Gauteng is the product of a 19th and 20th century ‘migrant labour’ system. The mineral revolution required cheap, controlled labour for the white-owned farms, mines and later factories. Male migrants were not allowed to live permanently in ‘white’ areas and so hostels played an important role in this system. Many hundreds of thousands of African men lived in single-sex hostels near their places of work. The hostels – reserved for men only until quite recently – were crowded with prisonlike dormitories where every aspect of life was controlled by colonial and apartheid authorities. Hostels were ‘tribal’ spaces, as the authorities insisted on them being structured according to ethnic and linguistic backgrounds.
To this day, many hostels are still closely associated with Zulu culture. In the early 1990s they were no-go Inkatha Freedom Party strongholds and played a major role in the upheavals of the time. They are still perceived by many South Africans to be inaccessible and unsafe. While these hostels are now home to families, Zulu cultural practices still dominate including the continued role of Zulu Royal families in overseeing the day-to-day management of the hostel. These spaces remain off bounds for visitors, but in Tembisa (a stone’s throw away from the OR Tambo International Airport) one hostel is slowly opening up to tourists.
Ehlanzeni hostel, host Neo Ramothata explains, is one of the largest hostels in Tembisa. It was built in the middle half of the previous century as a panopticon – an institutional building where the design allows all dwellers of the hostel to be observed by watchmen (and police) from a single advantage point. The watchmen may be long gone, but the hostel still has an overseer in the form of an Induna’nkhulu. The ‘Induna’ reside in what used to be a Police Office, conveniently located at the entrance to the hostel.
According to Ramothata it is unclear exactly how many families reside at Ehlanzeni. Life in the hostel is hard and many residents are unemployed. Makeshift kraals are home to roaming goats. One middle-aged man we meet shows us into his room. Against the walls hang traditional adornments which he makes from cured animal hide. He pulls up the mattress to reveal that he sleeps on layer upon layer of animal hides not yet fully cured. He shows us a leopard skin adornment and assures us it is fake. Only members of the royal family can wear Ingwe (leopard skin).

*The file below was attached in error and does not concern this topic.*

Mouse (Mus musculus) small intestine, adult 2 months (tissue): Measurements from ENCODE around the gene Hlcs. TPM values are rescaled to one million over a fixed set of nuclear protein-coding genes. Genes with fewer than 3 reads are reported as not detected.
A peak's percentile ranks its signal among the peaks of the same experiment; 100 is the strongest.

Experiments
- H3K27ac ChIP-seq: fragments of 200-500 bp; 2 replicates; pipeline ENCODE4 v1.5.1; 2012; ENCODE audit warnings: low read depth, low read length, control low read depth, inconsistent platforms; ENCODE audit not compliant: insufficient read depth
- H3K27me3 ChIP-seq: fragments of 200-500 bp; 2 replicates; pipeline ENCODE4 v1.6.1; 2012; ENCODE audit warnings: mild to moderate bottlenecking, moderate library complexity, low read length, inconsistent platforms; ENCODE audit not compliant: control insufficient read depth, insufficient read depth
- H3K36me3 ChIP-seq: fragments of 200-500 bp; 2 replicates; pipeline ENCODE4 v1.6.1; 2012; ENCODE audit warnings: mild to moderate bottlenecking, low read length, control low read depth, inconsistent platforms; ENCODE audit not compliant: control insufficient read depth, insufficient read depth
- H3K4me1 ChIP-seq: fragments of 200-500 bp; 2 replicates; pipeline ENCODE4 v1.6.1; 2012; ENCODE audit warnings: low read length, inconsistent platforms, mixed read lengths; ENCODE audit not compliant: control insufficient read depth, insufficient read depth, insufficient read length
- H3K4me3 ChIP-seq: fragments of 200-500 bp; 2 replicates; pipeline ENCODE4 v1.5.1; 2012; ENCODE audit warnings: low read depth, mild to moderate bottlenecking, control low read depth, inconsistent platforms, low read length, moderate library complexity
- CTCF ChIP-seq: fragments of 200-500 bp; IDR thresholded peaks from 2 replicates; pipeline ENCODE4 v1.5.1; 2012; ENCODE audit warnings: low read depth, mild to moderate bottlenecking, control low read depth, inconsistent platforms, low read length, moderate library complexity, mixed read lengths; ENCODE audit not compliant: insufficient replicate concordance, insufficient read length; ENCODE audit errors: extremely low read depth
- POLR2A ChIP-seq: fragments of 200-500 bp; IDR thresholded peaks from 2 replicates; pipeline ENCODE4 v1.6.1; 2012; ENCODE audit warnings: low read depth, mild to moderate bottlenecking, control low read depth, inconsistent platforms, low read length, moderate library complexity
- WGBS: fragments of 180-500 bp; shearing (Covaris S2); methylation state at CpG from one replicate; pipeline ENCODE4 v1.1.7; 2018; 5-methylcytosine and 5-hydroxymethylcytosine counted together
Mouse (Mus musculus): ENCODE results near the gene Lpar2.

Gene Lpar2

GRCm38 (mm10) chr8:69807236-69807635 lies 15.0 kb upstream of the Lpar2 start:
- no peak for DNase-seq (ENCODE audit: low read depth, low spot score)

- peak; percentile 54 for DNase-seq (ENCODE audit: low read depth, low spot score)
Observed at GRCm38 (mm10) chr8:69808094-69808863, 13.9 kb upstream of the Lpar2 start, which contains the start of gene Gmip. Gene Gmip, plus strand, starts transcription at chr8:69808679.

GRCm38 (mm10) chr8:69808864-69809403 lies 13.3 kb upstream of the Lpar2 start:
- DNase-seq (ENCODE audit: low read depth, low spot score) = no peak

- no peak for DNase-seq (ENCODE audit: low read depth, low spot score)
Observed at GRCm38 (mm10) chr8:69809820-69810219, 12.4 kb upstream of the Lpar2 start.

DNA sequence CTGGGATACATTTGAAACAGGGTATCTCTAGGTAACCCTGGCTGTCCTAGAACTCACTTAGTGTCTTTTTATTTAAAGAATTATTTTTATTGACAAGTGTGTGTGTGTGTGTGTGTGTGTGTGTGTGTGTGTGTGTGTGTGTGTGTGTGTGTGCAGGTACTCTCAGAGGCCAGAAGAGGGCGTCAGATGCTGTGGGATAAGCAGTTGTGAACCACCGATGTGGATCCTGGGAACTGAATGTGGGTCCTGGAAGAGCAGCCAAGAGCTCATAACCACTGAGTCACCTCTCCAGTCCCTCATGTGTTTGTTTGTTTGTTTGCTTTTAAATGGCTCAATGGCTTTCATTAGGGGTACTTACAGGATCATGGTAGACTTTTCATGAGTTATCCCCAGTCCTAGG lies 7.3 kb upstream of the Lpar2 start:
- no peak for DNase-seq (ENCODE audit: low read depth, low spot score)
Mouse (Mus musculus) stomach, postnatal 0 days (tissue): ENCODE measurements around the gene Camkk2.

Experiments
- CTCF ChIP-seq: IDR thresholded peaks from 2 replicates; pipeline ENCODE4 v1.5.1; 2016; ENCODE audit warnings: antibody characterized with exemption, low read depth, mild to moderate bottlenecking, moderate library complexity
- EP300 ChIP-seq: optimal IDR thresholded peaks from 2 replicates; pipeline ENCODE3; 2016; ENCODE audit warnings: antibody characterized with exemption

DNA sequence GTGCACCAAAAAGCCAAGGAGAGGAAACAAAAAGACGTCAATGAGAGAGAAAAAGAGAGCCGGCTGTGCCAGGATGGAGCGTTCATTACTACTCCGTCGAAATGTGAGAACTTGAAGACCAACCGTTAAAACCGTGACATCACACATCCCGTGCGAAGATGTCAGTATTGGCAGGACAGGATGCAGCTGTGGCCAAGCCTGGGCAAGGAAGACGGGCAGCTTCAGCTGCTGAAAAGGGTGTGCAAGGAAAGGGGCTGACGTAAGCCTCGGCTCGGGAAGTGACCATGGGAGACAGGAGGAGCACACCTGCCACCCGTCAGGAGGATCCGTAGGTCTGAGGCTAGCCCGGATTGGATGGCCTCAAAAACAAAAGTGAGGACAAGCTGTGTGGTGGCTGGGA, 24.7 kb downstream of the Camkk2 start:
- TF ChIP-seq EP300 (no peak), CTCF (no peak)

While the poverty and harshness of the environment is sobering, hostels like Ehlanzeni keep Zulu cultural traditions alive, especially for music. A Jukebox highlights the importance of Maskanda (in a Wikipedia entry referred to as the “the music of the man who’s got the Zulu blues”). The trek from rural KwaZulu-Natal to the Rand happened on a massive scale. Maskanda developed as an outlet for expressing the sense of exile and loss that these men (and later women) experienced. Maskandi is played on cheap, often homemade, instruments to produce the distinctive polyphonic sound.
Maskandi, traditional dancing and other events take place in a large open space in the centre of the hostel. Here sheep and cattle are also slaughtered and meat grilled on open fires. On our way out, we are taken into the original beer hall. Although the consumption of alcohol by black men was originally prohibited, by the middle of the 20th century, beer halls were introduced albeit strictly controlled. During the 1967 riots, many were targeted by the youth and burnt down as symbols of apartheid control.
As we leave, Ramothata, has to thank every Induna for allowing visitors to Ehlanzeni. These pleasantries take a while to complete but Ramothata assures us the community is pleased by their first visitors.
Neo Ramothata is the winner of the GeePee Township Experience Challenge which saw eighteen new experiences from across nearly fifteen townships in Gauteng compete for best new tourism experience. The competition is an initiative of the Gauteng Department of Economic Development in association with tourism consultancy Place Matters.
Ramothata is hosted at WTM Africa 2017 courtesy of Place Matters and Better Tourism Africa.